5. Record the date/time/name of all your communications with the insurance company. Put your requests in writing if they are initially denied. Keep copies of everything.
6. Insurance and managed care companies are governed by state laws but most states mandate an appeals process. Usually, you must file an "internal appeal" with the company. First, request a letter from the company stating that they have denied the coverage you are seeking. (You need this denial in writing). Also request an explanation of their appeals process. Read the membership book from the insurance or managed care company - if the service you need is clearly excluded, appealing the denial will be pointless. A letter to the medical director documenting the need for treatment and risks of not receiving it may, however, cause the company to re-examine their policy.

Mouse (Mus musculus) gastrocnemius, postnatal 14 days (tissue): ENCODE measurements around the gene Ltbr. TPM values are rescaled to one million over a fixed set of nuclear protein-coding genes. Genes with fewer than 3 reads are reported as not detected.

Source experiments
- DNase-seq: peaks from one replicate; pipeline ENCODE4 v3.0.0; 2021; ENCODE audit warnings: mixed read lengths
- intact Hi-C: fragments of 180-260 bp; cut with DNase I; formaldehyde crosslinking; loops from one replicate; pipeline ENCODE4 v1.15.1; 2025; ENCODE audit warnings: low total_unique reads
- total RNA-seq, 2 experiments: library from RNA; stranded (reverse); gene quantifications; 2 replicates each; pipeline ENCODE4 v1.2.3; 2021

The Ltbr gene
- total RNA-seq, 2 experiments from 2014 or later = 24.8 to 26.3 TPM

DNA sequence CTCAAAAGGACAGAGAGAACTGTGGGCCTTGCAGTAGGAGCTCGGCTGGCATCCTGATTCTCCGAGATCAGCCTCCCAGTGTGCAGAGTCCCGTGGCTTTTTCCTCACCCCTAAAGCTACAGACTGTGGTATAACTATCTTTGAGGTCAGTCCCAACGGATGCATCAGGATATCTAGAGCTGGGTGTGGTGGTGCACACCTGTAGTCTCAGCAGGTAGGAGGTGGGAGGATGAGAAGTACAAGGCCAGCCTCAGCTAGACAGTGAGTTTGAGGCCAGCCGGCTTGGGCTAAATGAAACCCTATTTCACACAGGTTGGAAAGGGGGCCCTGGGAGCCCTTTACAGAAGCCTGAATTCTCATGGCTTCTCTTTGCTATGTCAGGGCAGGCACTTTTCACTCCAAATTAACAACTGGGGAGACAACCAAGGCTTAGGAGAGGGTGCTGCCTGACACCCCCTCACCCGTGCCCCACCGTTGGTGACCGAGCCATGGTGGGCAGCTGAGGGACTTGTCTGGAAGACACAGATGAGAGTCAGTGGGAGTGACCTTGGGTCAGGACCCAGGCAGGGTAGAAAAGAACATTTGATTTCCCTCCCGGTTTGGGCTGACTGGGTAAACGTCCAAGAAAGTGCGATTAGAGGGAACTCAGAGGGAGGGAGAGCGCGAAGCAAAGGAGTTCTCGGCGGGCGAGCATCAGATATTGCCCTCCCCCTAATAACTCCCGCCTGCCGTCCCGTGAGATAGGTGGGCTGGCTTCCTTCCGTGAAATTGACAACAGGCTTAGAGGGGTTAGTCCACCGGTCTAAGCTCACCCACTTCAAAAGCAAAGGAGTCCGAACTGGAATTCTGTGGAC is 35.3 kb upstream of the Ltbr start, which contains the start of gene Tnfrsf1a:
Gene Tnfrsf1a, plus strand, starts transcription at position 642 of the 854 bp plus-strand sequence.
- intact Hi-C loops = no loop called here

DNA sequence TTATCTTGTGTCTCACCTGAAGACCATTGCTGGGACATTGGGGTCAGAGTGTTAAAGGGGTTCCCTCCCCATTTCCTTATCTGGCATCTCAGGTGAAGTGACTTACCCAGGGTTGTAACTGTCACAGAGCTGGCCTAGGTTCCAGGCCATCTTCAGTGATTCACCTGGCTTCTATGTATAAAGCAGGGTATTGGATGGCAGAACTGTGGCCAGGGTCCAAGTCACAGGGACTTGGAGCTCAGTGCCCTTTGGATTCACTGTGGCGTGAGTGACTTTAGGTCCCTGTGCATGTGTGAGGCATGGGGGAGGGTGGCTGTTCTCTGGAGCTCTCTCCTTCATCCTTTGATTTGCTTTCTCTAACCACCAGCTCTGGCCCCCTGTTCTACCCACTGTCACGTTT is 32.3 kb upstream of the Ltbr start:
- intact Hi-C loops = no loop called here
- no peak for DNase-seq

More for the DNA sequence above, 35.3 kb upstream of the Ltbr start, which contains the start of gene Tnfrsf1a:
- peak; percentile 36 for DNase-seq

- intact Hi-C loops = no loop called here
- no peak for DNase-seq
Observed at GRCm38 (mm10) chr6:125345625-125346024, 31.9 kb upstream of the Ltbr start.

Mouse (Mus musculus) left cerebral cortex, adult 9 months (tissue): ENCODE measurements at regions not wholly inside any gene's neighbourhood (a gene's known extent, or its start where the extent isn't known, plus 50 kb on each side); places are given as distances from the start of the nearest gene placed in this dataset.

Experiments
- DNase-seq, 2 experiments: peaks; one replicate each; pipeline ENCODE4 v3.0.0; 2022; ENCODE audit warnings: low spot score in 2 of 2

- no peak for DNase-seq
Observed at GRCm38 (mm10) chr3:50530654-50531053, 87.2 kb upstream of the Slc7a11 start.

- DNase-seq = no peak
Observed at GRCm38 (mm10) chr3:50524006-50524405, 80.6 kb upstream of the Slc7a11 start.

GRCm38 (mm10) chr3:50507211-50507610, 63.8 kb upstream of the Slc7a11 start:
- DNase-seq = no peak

7. If this is unsuccessful, write to the state insurance commission and/or speak to an attorney. Provide copies of all documentation.
8. Consider getting the care recommended by arranging to self-pay, while you continue to pursue reimbursement.
9. If the insurance company approves treatment, but not in a specialized program, appeal this decision. Or, ask that the treating clinicians obtain supervision and training from experts in eating disorders. If this treatment does not result in significant improvement, ask that specialists provide further treatment.